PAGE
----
I want to disconnect my expensive Comcast services, but am unsure if I need one of the smart tv to begin streaming.  Will these devices work with an older model tv?


Depends on the TV and device

From Josh Kirschner on March 11, 2016 :: 5:13 pm

Most of the streaming boxes use HDMI to output the video, so your TV would need an HDMI input. The one exception is the Roku 1, which has composite (the old red and white) outputs. However, you won’t get an HD picture using composite.

If your TV has component inputs (red, yellow and green), you could get a converter to take the streaming device’s HDMI output and convert it to component, but they run $30-40, which seems like a lot to spend for that purpose. You would probably be better off just buying a new smart TV. We have a great recommendation for our favorite TV under $500:


Dropping Comcast entirely, getting Verizon MIFI

From Daniel Mejias on March 21, 2016 :: 6:09 pm

Hi, I can’t find any concrete statement saying if the Amazon FireTV will work with a Verizon 12 gb MIFI home internet setup. Please advise. Thank you!


I don't see why it wouldn't work

From Josh Kirschner on March 21, 2016 :: 6:18 pm

Your Fire TV should have no issues connecting to the MiFi hotspot. The one issue you may encounter is with whether you have enough bandwidth to stream HD content without a lot of buffering time or being forced to stream in SD. I would definitely go with an LTE Jetpack if LTE is available in your area.

Also keep in mind that you will burn through 12GB VERY quickly if you’re streaming video. You can expect to use up to 3GB of data per hour streaming HD video.


Thank you!

From Daniel Nejias on March 21, 2016 :: 6:46 pm

Your answer is exactly what I was looking for!


phone to tv

From lora wolch on April 21, 2016 :: 4:40 am

I watch netflex on my phone which has wifi i have amazon fire stick how do i hook phone to tv so i can use wifi is there anyway that will work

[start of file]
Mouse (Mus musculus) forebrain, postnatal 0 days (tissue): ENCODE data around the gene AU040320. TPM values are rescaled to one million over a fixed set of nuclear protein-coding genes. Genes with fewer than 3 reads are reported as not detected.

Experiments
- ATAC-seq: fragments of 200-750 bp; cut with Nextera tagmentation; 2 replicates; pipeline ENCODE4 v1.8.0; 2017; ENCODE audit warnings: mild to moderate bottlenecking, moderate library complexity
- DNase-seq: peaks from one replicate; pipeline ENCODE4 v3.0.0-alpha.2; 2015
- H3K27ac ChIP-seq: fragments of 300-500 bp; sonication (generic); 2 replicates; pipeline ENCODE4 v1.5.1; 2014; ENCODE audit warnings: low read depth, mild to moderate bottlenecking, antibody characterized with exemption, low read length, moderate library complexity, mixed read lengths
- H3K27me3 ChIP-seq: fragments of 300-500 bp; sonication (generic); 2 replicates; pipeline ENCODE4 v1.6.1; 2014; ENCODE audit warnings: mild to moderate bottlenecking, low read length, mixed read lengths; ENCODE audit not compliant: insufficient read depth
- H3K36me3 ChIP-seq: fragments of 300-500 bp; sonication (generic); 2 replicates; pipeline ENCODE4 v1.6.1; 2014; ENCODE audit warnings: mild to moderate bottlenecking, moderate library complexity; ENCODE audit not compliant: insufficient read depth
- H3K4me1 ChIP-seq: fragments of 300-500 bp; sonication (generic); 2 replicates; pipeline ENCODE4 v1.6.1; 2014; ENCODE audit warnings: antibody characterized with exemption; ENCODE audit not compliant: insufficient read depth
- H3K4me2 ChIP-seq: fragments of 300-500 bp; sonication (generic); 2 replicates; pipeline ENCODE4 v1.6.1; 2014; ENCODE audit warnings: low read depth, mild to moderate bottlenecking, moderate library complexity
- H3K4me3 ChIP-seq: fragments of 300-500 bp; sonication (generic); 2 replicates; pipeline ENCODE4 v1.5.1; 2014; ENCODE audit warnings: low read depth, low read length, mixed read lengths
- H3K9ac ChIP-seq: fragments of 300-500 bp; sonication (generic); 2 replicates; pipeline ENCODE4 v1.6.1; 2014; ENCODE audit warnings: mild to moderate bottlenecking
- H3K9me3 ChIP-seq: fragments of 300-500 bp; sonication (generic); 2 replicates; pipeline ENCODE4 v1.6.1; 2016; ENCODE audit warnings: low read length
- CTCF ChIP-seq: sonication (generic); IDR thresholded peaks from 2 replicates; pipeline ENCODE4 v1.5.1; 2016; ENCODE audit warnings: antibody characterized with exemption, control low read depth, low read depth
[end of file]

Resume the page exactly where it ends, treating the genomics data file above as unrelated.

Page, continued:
You could create a hotspot

From Josh Kirschner on April 21, 2016 :: 11:55 pm

You could set up your phone as a Wi-Fi hotspot and then connect to that hotspot from the Amazon Fire Stick in your TV. Though keep in mind that you will use a lot of data streaming video, so that will impact your phone’s data plan.


We used to have this

From Michele on May 05, 2016 :: 12:49 pm

We used to have this Zenith console tv from the early 90’s (Thanks Dad!) and it was a dinosaur. I hated this tv. I was able to hook up an old desktop pc with wifi and we streamed netflix when it first came out. We also watched other things online. It was pretty neat at the time since smart tv’s weren’t really around. Now we have a smart tv with a built-in roku and also a standalone roku for another tv in the house. I cannot say enough about how much we love and use the Roku. Hand down I think it is the best option. Some smart tv’s have built-in casting that you can use your smart phone to enable.


VPN Working

From Tomsonn on May 14, 2016 :: 6:05 am

I am a movie lover and Netflix is the best source of movies for me. I have tried many VPNs and most of them worked only with PC. A very few worked with TV. Currently I am using “Hide-My-IP” VPN to access Netflix. It is working perfectly.